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Clever design supports East London Independent School pupils

Thomas Keaney, CEO of TCES Group, explains how good building design helps to meet the complex needs of their pupils

Posted by Lucinda Reid | July 05, 2018 | People, policy, politics, money

Integration not separation. That is a fundamental principle which drives our approach to meaningful inclusion of children and young people here at the East London Independent School (ELIS). Our school does not separate or segregate pupils because of their support needs. We are able to successfully integrate pupils with complex needs as well as an autism spectrum conditions (ASC) or with social, emotional or mental health (SEMH) needs.

A large percentage of our pupils have been out of full-time education for an average of 18 months before they come to us and have faced multiple school placement rejections. Many are 'Looked After Children' who are in foster care or children's homes. Our pupils often have previously undiagnosed learning needs, and speech, language and communication needs that underpin their other barriers to learning.

We recently appointed a new headteacher at ELIS. After a few weeks, Sandra Harrison could see the difference that the Group makes on learning for pupils with complex needs, “Anyone who visits ELIS, and any other TCES Group school, will see for themselves the diversity of the learners we support. Every new cohort consists of pupils of all abilities and disabilities, learning alongside each other in a general education setting supported by our skilled team of educators.”

We believe that every pupil should be given the opportunity to thrive and pride ourselves on never permanently excluding any child or young person. We support pupils to learn from each other and have created school communities that are inclusive, thriving, and socially and emotionally healthy.

In our experience, SEMH pupils often struggle with shyness, emotional sensitivity, embarrassment, shame, and impulsivity.  Their ASC peers may bring opposite but equally difficult experiences of social deficits, including mild disinhibition or limits in self-awareness and the inability to deliberate and think on their experiences of self and others.

Good building design can help to reduce pupils’ anxiety and frustration. Our state-of-the-art facility is a specially adapted autism-friendly environment that works well for both typical and atypical students

Our radical approach to inclusion involves twice-weekly whole school pupil meetings. These facilitated Group Process sessions provide a forum for our young people to reflect on their experiences of difference in themselves and others. We engage with experts including psychotherapists, community activists, and research teams to ensure the sessions help to build healthy whole school communities and accelerate social skills development.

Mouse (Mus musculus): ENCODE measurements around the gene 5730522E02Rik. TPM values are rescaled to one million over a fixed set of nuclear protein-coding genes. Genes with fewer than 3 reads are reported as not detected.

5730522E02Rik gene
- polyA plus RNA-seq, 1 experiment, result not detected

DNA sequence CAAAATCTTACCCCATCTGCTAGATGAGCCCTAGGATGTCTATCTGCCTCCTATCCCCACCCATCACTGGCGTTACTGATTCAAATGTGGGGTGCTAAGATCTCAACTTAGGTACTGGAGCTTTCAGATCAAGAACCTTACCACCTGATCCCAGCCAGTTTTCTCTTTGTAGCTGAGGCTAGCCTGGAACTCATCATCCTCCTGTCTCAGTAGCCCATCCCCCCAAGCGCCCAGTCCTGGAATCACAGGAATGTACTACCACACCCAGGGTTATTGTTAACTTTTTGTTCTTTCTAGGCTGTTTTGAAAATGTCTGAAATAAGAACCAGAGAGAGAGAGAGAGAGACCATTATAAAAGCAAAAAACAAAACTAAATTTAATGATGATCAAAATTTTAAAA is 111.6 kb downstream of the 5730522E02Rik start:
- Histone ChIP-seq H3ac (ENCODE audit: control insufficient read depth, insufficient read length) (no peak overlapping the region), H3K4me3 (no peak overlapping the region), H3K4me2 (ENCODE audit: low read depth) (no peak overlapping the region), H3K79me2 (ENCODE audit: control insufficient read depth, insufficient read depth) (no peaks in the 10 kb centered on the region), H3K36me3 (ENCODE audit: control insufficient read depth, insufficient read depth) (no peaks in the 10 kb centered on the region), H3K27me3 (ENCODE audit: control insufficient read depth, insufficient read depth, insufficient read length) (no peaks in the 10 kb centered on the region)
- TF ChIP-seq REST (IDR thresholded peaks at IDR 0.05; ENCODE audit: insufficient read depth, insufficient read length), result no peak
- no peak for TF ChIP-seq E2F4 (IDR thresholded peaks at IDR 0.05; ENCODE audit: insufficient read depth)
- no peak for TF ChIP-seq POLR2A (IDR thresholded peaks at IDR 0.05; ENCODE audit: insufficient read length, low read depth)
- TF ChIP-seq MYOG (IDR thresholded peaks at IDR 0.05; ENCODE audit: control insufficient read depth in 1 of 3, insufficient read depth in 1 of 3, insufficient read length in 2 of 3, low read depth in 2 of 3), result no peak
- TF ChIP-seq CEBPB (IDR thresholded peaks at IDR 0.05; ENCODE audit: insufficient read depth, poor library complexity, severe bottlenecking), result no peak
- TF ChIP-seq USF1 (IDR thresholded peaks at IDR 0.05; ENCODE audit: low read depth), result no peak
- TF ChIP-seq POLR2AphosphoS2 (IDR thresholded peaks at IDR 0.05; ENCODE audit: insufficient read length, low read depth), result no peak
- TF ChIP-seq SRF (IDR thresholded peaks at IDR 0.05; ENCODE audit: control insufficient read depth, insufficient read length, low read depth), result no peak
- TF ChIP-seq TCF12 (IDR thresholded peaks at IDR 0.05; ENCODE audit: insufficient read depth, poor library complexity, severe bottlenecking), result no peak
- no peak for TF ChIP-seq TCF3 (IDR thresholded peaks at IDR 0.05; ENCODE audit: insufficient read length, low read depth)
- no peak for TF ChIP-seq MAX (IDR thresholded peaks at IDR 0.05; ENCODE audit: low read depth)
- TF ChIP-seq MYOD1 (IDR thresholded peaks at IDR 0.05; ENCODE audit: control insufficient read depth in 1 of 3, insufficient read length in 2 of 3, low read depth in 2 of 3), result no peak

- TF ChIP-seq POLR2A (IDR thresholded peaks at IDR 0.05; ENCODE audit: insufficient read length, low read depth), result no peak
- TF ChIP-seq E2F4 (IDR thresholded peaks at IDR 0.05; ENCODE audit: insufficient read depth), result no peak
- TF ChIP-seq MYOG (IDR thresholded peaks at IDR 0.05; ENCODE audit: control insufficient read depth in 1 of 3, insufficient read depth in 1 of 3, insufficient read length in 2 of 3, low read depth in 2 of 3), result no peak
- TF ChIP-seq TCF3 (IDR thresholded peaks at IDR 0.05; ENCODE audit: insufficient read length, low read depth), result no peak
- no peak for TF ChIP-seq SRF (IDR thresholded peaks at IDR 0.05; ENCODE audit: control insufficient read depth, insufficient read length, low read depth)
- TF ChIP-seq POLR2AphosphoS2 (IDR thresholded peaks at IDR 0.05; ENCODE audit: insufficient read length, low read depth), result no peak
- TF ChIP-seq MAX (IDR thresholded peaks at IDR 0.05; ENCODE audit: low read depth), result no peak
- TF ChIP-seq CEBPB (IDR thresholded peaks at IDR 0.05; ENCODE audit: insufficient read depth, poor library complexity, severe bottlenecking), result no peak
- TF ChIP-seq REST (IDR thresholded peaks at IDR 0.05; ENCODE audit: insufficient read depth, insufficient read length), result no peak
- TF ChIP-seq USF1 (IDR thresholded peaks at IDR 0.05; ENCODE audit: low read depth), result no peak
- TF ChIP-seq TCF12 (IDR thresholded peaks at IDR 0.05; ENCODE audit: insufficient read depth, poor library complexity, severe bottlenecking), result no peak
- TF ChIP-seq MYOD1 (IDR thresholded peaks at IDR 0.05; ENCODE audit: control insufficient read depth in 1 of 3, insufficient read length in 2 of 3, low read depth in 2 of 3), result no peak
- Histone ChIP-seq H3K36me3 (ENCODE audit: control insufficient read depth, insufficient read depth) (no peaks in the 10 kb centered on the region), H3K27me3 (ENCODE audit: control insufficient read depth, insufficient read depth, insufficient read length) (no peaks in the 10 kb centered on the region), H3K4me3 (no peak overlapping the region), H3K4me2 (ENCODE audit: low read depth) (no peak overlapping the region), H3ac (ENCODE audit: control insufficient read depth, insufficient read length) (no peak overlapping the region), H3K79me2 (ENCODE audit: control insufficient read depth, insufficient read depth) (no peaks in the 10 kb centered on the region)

Our ASC pupils have developed a greater sensitivity to others and are more receptive to the rhythm of a group dialogue. Similarly, our SEMH pupils have discovered a greater receptivity to others, increased tolerance, and a new understanding of their own sensitivity and ability to listen and be receptive. The sessions instil hope and develop pupils’ understanding of universal human experiences. This leads to a major recommitment to engage in learning and with the school community.

Thanks to a recent extension of our Stratford Marsh site, ELIS is now able to support more pupils than ever before. We have redeveloped an old church building dating back to 1775 into six classrooms for science, ICT and food technology, a double art room, school hall, two sensory rooms, and an excellent outside space.

Our building has been specially designed to meet the complex needs of our pupils. It features adequate personal space – designed on the basis of five square metres per pupil; excellent acoustics, combined with noise attenuation between classrooms to ensure that pupils can hear what is being said in class; well-designed lighting, including indirect light sources and avoiding fluorescent bulbs; blinds to minimise direct sunlight; good ventilation; and non-stimulating colour schemes avoiding reds and oranges. We use robust materials but without signalling an institutional environment.

Good building design can help to reduce pupils’ anxiety and frustration. Our state-of-the-art facility is a specially adapted autism-friendly environment that works well for both typical and atypical students.

Sandra Harrison sees the remarkable impact that the space has on pupils every day as she said, “The low-arousal environment helps to reduce challenging behaviour and increase concentration in the classroom, creating calmer and safer spaces for pupils and staff. The results we witness daily are both moving and surprising. Pupils take part in a positive, caring and empowering school community in which they feel they truly belong. They describe being at our school as ‘like a family’.”

Thomas has 25 years’ experience of educating children and young people with the most complex and wide-ranging special educational needs. Operating as a Social Enterprise, TCES Group runs three independent schools in London and the South East, including East London Independent School, in Stratford Marsh, plus Therapeutic Hubs for its parallel service, Create, for young people with multiple overlapping and complex needs who need more intensive adult and clinical support in a range of non-school settings. 

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